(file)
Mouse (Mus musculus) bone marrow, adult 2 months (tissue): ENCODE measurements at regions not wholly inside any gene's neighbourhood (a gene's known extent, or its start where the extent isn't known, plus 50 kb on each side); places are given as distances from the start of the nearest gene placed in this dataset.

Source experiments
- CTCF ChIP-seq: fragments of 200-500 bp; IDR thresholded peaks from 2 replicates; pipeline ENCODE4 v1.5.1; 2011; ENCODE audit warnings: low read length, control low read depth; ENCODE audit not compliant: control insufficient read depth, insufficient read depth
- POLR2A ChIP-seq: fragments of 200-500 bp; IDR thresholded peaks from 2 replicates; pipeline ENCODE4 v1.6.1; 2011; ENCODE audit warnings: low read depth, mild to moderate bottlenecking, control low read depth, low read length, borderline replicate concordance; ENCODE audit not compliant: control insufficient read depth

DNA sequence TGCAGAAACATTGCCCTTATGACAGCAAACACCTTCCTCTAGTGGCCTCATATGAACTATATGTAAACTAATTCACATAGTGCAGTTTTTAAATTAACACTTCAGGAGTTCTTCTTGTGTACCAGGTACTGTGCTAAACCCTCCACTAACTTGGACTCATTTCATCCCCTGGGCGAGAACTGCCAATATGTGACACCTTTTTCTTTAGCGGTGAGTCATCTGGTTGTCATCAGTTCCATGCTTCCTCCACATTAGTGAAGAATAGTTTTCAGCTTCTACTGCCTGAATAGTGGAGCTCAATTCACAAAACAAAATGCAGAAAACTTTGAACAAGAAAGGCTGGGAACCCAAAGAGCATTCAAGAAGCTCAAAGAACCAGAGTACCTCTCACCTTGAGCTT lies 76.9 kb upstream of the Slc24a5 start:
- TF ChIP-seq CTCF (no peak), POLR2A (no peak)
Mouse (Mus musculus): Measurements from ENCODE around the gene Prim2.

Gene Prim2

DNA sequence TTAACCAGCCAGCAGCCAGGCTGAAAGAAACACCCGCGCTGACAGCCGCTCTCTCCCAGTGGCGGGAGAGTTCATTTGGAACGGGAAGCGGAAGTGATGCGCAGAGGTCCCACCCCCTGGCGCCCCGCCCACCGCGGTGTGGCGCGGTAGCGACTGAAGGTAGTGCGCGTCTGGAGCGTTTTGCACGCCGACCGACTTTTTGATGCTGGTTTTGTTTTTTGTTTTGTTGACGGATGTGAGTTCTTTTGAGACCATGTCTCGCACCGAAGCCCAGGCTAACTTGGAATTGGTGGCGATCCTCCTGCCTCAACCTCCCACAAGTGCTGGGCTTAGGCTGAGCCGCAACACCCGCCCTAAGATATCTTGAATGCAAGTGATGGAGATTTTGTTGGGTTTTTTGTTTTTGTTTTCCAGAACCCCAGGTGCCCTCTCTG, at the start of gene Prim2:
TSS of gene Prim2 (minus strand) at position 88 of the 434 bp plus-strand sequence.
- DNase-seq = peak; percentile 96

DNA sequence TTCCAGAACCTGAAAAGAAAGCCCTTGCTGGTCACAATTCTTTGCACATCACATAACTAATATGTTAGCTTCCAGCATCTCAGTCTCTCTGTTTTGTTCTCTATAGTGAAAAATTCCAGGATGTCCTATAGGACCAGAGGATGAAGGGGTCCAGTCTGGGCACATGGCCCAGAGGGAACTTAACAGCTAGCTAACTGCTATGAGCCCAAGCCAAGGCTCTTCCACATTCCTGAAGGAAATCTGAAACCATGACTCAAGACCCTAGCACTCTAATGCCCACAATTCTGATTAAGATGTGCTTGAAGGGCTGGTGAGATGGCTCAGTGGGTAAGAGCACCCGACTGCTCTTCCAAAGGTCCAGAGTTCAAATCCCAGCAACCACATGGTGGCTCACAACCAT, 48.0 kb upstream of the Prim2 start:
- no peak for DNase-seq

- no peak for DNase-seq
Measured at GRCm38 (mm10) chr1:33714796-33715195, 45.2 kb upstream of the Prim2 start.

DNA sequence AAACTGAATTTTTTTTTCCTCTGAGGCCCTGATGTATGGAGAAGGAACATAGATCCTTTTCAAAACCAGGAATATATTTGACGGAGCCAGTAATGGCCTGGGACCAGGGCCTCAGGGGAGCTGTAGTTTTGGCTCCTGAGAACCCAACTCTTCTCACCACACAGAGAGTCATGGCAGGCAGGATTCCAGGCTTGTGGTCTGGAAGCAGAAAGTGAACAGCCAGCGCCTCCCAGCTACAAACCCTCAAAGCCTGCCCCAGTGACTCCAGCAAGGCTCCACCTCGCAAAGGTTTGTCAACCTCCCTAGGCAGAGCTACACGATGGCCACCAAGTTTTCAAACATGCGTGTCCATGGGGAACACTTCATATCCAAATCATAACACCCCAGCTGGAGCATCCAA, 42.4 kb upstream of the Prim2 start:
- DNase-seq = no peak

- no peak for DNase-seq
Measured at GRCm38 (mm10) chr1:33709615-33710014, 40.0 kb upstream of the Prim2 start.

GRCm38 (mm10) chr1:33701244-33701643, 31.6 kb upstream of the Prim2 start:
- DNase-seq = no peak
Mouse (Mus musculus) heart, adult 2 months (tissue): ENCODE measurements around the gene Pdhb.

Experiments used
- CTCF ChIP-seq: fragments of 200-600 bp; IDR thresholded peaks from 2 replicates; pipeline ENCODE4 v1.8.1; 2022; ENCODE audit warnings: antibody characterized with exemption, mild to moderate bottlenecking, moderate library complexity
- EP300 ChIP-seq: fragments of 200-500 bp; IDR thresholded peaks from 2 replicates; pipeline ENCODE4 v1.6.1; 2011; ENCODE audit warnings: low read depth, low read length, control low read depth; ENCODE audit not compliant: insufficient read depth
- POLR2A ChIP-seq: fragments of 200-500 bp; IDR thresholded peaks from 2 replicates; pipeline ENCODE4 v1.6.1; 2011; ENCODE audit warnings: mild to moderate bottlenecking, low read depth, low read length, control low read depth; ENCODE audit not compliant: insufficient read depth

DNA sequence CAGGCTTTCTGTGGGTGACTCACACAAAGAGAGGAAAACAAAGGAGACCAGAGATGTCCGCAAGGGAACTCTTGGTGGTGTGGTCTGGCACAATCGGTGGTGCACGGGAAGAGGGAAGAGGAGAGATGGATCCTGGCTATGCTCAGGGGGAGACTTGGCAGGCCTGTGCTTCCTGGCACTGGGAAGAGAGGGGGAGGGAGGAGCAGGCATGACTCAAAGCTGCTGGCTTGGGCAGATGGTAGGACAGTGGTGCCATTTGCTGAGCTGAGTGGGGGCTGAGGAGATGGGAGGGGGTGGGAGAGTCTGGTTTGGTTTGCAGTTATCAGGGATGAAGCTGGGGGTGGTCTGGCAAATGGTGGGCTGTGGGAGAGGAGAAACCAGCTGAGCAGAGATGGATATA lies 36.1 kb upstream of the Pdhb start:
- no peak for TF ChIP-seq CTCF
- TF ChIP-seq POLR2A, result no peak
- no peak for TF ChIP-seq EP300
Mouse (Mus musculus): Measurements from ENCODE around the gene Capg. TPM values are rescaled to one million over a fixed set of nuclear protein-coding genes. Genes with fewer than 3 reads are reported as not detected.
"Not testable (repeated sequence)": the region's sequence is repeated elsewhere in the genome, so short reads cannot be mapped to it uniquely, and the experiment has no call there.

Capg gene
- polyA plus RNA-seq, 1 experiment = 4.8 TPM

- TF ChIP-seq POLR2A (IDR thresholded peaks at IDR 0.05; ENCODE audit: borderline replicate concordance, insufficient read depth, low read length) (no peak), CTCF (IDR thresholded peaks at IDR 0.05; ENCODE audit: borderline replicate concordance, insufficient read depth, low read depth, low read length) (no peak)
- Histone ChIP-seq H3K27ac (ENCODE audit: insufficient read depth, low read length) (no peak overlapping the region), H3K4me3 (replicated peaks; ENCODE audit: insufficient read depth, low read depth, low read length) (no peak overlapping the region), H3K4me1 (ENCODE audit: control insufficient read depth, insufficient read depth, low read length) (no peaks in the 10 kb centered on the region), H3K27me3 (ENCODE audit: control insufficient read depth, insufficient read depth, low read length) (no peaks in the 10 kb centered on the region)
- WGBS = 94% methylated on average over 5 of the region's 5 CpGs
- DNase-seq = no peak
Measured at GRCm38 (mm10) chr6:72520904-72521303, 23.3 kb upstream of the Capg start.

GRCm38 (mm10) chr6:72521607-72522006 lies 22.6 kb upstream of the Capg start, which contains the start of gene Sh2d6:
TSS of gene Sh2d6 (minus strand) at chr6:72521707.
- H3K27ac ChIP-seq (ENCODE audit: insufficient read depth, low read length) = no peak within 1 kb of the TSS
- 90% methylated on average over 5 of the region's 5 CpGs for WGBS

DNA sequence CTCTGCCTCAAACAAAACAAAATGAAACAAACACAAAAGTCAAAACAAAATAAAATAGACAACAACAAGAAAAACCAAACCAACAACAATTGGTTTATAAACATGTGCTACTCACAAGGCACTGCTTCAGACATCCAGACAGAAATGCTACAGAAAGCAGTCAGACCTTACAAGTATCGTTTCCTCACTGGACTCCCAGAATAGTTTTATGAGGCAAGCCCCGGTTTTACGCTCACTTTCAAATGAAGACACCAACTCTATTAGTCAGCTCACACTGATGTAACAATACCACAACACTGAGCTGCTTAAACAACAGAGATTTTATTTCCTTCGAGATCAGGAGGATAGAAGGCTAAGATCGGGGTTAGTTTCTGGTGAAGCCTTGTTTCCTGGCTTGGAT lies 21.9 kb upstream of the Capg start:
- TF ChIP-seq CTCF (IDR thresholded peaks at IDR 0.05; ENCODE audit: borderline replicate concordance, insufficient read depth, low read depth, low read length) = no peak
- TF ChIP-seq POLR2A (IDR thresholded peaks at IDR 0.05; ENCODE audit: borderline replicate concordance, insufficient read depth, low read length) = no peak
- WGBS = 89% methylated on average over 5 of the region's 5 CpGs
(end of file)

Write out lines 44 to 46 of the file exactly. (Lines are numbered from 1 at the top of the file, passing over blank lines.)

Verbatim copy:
DNA sequence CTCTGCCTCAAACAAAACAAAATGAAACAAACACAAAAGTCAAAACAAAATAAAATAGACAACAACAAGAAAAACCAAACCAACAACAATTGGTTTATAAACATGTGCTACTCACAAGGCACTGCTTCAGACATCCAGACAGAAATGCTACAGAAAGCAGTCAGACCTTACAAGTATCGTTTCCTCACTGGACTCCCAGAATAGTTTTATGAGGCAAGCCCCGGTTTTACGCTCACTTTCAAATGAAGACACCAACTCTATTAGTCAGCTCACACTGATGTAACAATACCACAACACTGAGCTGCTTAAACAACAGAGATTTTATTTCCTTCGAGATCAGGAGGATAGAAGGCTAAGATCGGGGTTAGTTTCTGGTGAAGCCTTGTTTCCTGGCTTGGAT lies 21.9 kb upstream of the Capg start:
- TF ChIP-seq CTCF (IDR thresholded peaks at IDR 0.05; ENCODE audit: borderline replicate concordance, insufficient read depth, low read depth, low read length) = no peak
- TF ChIP-seq POLR2A (IDR thresholded peaks at IDR 0.05; ENCODE audit: borderline replicate concordance, insufficient read depth, low read length) = no peak